Investigation of the Genetic Causes of Kallmann Syndrome and Reproductive Disorders

  • STATUS
    Recruiting
  • End date
    May 26, 2024
  • participants needed
    5000
  • sponsor
    Massachusetts General Hospital
Updated on 26 January 2021
hypogonadism
hormone levels
precocious puberty
klinefelter syndrome
secondary hypogonadism
idiopathic hypogonadotropic hypogonadism
kallmann syndrome

Summary

The aims of this study are: 1) to identify genes that play a role in human pubertal development and reproduction, 2) to characterize the phenotypic spectrum of patients with these gene defects, and 3) to discern the mode of inheritance for disorders caused by these gene defects. We are specifically interested in genes that cause Kallmann syndrome, idiopathic hypogonadotropic hypogonadism (IHH), precocious (early) puberty, and delayed puberty. Individuals do not have to travel to Boston to participate in this study.

Description

Overview

Our work is divided into two main areas of investigation:

  1. the discovery of new, yet-undiscovered genes for conditions of early (i.e. precocious) puberty, delayed puberty, and/or absence of pubertal development (i.e. Kallmann syndrome/hypogonadotropic hypogonadism). Identification of new genes requires either a single large family or a collection of smaller families.
  2. a detailed examination of the genes already implicated in causing these conditions.

There are several other important aspects about our program:

  • This analysis will detect DNA abnormalities only in those DNA segments being screened. The turnaround time to process a sample is approximately 12-24 months. We must receive a signed consent form in order to begin analysis on a blood sample.
  • Our laboratory is located in Massachusetts General Hospital, Boston MA and is largely funded by the National Institutes of Health. We are a research laboratory and not a CLIA certified clinical laboratory.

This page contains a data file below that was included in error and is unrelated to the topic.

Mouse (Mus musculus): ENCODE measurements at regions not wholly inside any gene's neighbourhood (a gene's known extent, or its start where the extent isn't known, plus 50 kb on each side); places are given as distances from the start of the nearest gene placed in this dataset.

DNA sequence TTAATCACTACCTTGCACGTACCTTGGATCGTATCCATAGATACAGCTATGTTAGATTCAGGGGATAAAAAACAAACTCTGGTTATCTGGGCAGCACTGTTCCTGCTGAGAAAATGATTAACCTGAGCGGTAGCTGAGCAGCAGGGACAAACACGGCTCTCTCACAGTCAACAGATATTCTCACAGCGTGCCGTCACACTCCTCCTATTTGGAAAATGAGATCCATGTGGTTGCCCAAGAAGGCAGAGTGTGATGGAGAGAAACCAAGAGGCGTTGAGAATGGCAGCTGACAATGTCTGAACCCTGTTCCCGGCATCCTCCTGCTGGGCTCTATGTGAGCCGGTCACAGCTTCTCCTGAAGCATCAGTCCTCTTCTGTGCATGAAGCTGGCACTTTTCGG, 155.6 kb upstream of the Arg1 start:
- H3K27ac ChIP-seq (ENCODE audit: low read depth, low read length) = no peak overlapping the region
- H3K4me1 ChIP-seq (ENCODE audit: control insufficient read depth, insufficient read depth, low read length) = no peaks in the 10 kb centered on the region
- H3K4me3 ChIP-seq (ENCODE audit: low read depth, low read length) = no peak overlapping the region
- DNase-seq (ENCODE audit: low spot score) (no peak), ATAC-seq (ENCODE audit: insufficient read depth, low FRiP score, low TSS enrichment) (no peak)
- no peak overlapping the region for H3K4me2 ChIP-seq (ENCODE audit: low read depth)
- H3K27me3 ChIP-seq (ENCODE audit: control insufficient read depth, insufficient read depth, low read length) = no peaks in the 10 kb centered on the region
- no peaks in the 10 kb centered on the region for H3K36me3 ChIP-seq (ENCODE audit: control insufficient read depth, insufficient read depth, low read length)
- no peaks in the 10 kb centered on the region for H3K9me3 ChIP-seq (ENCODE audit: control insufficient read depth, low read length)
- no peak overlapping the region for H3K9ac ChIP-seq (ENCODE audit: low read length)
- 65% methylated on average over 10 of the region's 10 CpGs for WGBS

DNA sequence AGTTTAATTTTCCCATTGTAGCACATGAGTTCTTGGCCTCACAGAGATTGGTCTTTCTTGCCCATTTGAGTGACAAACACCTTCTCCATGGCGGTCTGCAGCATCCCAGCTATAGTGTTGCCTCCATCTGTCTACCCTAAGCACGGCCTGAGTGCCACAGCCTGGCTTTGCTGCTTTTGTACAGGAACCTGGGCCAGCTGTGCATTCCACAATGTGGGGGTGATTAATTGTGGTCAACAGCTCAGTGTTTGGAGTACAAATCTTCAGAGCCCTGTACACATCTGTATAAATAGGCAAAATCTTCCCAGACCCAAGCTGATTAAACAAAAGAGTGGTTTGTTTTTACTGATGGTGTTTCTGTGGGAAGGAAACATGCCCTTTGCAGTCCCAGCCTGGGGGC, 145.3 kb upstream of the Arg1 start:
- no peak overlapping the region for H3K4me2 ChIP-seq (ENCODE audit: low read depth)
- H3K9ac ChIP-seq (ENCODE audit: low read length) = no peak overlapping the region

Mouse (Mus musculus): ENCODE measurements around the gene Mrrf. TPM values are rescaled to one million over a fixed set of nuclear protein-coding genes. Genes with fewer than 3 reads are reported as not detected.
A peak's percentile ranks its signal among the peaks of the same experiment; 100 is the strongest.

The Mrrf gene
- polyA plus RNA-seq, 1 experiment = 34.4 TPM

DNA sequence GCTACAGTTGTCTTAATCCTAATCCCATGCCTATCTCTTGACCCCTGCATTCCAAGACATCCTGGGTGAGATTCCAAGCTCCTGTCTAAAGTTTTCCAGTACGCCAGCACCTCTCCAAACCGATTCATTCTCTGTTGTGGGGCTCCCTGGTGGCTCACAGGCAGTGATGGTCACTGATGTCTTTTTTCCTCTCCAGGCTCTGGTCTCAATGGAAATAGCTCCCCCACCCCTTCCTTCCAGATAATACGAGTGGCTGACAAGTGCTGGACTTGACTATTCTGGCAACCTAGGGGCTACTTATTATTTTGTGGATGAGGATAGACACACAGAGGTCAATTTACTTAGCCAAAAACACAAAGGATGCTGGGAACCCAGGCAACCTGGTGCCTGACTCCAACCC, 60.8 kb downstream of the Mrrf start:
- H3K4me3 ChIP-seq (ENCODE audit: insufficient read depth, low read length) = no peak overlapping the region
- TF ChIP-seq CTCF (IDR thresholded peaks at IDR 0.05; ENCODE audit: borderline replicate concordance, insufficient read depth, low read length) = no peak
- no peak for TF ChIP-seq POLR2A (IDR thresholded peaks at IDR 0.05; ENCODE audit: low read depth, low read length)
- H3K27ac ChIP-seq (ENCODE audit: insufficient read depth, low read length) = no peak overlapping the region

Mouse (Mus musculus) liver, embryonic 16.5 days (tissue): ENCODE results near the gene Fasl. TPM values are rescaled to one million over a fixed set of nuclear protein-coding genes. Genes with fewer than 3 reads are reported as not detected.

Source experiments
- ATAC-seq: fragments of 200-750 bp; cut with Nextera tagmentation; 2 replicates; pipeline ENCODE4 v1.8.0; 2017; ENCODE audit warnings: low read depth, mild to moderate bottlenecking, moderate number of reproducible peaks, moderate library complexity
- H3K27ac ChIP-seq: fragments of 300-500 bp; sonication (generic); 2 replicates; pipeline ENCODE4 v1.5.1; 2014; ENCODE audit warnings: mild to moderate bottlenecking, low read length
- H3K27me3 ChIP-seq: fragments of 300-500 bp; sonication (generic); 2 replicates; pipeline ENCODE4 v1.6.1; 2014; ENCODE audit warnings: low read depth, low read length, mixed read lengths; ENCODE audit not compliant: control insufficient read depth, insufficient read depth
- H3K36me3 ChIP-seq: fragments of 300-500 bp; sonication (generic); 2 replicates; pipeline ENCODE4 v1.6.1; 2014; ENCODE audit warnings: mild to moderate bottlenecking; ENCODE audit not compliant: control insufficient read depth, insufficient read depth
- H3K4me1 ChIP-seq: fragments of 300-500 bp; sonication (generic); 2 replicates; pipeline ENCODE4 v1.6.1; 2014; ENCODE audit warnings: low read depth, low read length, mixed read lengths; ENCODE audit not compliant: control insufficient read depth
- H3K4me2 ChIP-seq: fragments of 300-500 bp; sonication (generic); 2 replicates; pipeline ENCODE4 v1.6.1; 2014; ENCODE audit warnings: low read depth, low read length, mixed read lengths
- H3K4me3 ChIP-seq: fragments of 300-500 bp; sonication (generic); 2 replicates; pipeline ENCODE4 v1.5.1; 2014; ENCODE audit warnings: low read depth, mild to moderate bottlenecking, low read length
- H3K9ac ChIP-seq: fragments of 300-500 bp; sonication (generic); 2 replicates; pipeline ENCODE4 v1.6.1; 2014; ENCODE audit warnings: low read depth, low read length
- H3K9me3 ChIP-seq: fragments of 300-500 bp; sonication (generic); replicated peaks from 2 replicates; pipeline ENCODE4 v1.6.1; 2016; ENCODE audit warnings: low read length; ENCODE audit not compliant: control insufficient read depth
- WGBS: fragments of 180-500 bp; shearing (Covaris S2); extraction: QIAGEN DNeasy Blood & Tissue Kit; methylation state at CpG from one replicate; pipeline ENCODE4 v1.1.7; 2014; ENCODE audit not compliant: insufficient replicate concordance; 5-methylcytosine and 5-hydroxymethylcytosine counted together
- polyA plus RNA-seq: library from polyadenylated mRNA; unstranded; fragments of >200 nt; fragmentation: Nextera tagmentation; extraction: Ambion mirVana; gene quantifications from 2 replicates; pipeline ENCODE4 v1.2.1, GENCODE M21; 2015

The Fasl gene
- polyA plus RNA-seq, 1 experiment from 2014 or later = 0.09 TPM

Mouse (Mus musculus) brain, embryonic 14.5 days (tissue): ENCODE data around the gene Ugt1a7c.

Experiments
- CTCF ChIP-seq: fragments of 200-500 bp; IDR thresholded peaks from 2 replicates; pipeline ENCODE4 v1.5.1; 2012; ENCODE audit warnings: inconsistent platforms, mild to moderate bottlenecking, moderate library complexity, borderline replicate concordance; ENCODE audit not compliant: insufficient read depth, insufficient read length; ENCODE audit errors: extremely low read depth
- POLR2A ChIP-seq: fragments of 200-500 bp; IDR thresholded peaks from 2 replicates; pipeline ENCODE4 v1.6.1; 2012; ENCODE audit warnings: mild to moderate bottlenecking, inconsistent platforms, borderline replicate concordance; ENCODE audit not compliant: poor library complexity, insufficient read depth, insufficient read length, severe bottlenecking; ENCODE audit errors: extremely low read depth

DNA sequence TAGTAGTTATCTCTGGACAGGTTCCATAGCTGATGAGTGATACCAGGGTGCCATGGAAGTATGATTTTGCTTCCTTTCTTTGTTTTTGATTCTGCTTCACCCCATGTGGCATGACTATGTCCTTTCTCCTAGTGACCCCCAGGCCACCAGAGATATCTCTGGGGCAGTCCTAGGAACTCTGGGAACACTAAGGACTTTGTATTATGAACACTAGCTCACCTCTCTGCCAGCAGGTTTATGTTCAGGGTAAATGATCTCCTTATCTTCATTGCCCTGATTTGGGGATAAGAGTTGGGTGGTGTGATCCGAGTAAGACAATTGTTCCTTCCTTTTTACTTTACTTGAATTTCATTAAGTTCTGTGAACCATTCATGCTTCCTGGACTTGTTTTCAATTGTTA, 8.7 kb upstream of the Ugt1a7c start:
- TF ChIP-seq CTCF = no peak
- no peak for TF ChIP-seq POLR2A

• Even if a participant is the only member of his/her family affected by one of the conditions mentioned above, obtaining blood samples on other family members, including parents and siblings is often important to our work.
  • It is every individual's responsibility to notify the research team he/she would like to obtain research results. Research results will be relayed to the participant's healthcare provider and must be confirmed in a clinical laboratory before being relayed to the participant or used for medical care.

Study Procedures and Risks

  • You will be asked to give approximately 3-5 tablespoons of blood for this research project. There is a risk of bruising and a very small amount of bleeding associated with blood drawing.
  • You will be asked to fill out a medical history checklist, indicating the presence or absence of clinical features that may be associated with abnormalities in pubertal development.
  • Since absence of puberty is sometimes associated with limited or no smell ability, you may be asked to try to identify the odors in a scratch and sniff test. This will take about 15 minutes.
  • Your family history can give us clues to determine how your condition was inherited. Therefore, a detailed family history, at least back to your grandparents will be obtained by a researcher.
    Benefits

There are no direct benefits to you from participation in this study. Some genes for this condition are known, other genes have yet to be discovered. If this study discovers what genes are responsible, it will help to further the understanding of this disorder. It is possible that the genetic cause of your reproductive disorder may be learned. This information can be shared with you at your request, as explained above.